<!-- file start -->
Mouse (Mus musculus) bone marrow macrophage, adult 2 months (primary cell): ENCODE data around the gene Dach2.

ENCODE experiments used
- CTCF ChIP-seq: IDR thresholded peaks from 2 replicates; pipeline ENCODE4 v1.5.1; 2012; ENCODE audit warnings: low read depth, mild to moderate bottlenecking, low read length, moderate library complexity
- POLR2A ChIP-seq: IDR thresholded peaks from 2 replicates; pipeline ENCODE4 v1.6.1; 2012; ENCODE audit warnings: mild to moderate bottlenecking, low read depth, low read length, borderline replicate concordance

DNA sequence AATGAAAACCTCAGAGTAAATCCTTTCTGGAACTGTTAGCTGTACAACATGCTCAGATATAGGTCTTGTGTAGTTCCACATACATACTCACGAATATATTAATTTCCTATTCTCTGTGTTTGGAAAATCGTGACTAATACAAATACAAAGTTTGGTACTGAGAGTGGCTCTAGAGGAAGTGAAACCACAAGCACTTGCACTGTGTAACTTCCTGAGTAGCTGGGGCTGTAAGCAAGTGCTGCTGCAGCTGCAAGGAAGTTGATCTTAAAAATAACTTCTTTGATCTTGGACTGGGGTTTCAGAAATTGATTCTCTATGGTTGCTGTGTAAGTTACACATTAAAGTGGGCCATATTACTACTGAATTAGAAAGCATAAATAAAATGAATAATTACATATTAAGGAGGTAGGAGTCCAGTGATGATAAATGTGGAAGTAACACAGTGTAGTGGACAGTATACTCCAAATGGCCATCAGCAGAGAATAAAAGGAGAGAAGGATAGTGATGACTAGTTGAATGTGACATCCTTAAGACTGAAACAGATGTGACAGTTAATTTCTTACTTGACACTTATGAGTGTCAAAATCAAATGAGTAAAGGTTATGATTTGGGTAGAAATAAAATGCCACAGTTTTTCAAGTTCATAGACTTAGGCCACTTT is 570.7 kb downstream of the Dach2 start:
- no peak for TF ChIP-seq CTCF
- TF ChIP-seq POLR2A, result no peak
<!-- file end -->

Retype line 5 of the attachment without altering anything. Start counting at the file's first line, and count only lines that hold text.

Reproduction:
DNA sequence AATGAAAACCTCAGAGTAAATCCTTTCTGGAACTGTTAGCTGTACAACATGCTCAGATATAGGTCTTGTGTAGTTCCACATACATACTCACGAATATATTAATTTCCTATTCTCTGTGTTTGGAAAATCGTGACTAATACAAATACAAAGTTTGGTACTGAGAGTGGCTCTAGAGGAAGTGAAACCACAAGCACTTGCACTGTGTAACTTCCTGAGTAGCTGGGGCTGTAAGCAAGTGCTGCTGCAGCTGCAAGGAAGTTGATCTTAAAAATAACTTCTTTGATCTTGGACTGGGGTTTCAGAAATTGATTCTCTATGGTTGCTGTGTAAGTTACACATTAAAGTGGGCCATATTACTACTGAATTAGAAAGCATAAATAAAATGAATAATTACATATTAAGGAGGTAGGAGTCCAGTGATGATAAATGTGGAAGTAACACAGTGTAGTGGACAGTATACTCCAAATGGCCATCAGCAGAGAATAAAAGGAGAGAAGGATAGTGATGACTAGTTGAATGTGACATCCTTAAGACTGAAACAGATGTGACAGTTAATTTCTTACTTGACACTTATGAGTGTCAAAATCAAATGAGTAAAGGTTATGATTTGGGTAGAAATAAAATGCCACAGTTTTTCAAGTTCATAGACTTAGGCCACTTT is 570.7 kb downstream of the Dach2 start: